jennifer keller

Dr. Jennifer Keller was fired from the White River Junction VA Medical Center in Vermont after making a whistleblower complaint against another doctor.

A federal watchdog agency is expected to soon release findings of an investigation into the Veterans Affairs hospital in Vermont and its former chief anesthesiologist, a physician accused of slapping female co-workers, demeaning subordinates and overseeing a botched surgical procedure.

The Office of Special Counsel began focusing on the White River Junction hospital after receiving whistleblower complaints in 2018.

Andrea Amodeo-Vickery, a Manchester lawyer representing several of the whistleblowers, said she expects the OSC to release its findings soon to Congress and President Joe Biden. The OSC has given her clients opportunities to respond to two sets of draft findings.

The findings are expected to shed light on the chief anesthesiologist, now-retired Dr. Fima Lenkovsky, and the actions that administrators pursued after four women complained about him.

“It’s an old boys’ club, it’s an entrenched system that needs to be reconstituted from bottom to top,” said Dr. Jennifer Keller, a Norwich, Vt., resident, in an interview with the New Hampshire Union Leader.

“It wasn’t a coincidence that everyone (complaining) was a female.”

A VA employee for eight years, Keller was fired two months after joining three other hospital workers in lodging complaints about a hostile work environment under Lenkovsky.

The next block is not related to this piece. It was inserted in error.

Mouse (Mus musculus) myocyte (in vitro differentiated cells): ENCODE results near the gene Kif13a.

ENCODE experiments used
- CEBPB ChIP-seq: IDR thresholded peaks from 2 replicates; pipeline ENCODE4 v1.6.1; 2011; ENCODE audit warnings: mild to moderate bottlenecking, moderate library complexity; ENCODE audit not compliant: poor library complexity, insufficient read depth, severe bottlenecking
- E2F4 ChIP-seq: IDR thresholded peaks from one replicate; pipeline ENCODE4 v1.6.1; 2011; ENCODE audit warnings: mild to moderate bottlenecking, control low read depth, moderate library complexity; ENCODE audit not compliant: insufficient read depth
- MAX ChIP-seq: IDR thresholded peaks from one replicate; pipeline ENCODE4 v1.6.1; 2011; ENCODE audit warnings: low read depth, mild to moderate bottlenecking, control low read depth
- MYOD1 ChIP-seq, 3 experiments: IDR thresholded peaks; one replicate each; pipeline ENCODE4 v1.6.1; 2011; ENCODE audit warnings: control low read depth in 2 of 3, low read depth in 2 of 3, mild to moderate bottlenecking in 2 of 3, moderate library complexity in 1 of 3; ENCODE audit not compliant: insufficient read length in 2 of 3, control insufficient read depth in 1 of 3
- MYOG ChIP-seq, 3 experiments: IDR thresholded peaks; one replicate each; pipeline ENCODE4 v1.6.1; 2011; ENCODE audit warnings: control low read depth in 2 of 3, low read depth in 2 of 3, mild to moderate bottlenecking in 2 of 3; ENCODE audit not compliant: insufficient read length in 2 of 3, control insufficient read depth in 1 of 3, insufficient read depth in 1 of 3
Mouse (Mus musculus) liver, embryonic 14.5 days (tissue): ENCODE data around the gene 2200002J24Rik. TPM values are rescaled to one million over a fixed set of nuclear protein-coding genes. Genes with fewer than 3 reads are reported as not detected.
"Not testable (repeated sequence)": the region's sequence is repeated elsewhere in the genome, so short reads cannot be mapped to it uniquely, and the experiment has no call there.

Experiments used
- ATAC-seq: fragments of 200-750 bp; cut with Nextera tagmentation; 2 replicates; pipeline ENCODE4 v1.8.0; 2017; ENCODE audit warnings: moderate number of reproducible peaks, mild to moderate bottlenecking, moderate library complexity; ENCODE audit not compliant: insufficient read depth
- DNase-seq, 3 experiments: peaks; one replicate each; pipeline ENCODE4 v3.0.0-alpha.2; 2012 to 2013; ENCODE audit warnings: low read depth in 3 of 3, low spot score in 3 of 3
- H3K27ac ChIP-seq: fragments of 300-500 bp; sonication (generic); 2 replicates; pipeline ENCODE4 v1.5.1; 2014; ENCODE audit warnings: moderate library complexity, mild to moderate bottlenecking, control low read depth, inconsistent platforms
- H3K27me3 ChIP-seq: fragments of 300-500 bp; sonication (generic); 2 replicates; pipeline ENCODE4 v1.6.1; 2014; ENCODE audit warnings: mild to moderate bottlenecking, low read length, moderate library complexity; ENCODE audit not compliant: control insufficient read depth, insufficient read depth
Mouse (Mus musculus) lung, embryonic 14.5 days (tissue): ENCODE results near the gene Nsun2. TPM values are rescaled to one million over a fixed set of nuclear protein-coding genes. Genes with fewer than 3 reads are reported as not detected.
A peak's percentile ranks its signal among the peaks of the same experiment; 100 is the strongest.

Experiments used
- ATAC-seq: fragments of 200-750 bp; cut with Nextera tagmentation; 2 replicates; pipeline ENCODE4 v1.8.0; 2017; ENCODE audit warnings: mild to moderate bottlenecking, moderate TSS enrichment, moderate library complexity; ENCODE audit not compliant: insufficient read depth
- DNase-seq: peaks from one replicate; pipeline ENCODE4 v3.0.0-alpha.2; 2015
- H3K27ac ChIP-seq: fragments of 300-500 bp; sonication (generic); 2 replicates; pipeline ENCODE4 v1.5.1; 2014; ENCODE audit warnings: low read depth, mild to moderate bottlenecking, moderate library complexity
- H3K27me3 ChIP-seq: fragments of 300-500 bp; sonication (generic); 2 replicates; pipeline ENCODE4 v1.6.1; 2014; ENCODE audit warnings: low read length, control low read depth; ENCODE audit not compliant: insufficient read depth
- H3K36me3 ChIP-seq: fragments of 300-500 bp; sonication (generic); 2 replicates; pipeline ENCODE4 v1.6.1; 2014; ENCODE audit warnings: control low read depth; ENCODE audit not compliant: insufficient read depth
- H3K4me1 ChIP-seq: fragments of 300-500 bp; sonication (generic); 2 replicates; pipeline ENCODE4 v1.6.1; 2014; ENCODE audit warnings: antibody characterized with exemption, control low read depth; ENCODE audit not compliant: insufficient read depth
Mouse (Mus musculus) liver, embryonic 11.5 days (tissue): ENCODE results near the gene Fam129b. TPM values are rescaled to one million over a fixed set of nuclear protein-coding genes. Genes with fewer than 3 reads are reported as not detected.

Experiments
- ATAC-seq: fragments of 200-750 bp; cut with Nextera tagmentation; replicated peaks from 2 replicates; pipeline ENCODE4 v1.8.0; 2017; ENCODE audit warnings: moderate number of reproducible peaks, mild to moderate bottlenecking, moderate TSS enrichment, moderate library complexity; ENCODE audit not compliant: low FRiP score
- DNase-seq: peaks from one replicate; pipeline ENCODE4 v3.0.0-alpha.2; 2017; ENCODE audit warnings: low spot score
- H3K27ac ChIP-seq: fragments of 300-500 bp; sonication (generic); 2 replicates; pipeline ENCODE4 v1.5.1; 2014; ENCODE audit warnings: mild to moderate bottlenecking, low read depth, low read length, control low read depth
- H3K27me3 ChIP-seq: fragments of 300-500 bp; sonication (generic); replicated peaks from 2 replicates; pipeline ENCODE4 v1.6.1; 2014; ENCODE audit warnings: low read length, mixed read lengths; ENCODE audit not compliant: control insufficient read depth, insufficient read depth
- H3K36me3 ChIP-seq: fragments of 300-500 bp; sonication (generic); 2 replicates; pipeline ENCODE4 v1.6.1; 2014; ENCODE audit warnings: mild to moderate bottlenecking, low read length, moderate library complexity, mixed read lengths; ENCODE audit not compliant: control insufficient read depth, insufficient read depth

Lenkovsky retired at the end of 2018. Reached on his mobile phone, Lenkovsky said: “There was an investigation, I was acquitted of everything. It was a complete lie. No further comment.”

Four women complained

The full-service White River Junction hospital, located across the Connecticut River from Lebanon, serves an estimated 4,000 Granite State veterans each year, about a third of its patient load. Officials often tout the hospital’s expertise and proximity as a reason New Hampshire doesn’t need a full-service VA hospital.

In an email response to several questions, the hospital said it would not address complaints about Lenkovsky.

“We can assure you that White River Junction VA Medical Center takes every allegation seriously and investigates thoroughly to ensure our staff have a safe environment to work and our Veterans receive the safest and best care,” the email read.

The whistleblowers also lodged complaints with the police force at the VA facility. The U.S. Attorney for Vermont opted not to prosecute.

Keller said that when she returned from a long weekend on July 11, 2018, she learned that nurses and a technician were bringing their concerns about Lenkovsky to the acting administrator, Dr. Brett Rusch. Keller decided to join them. As the only doctor in the group, she felt she could look “eye to eye” with a fellow doctor and discuss the problem.

Rusch went on to become the top administrator at the hospital, a position he still holds. Others informed about Lenkovsky’s behavior included Dr. Robert Zwolak, now head of surgery at Manchester VA Medical Center.

Concerns minimized

The whistleblowers’ lawyers provided copies of their complaints to the Office of Special Counsel about Lenkovsky to the New Hampshire Union Leader and Sunday News.

According to the documents:

Lenkovsky twice slapped a nurse with nine years of experience. The slaps took place in the operating room. “There is a bizarre culture at the WRJ VA, where no one will say what happened after it happened. There is too much silence. There were crickets in the room after Dr. Lenkovsky hit (redacted),” the nurse wrote.

Another employee, Christine Murphy, reported that Lenkovsky slapped her right arm hard enough to leave a bruise. The blow took place as the surgical team prepared to perform a tracheostomy after several failed attempts to insert a ventilation tube into a patient’s trachea. “I fear for my safety around Dr. Lenkovsky,” wrote Murphy, a nurse anesthetist with three decades of experience at the VA.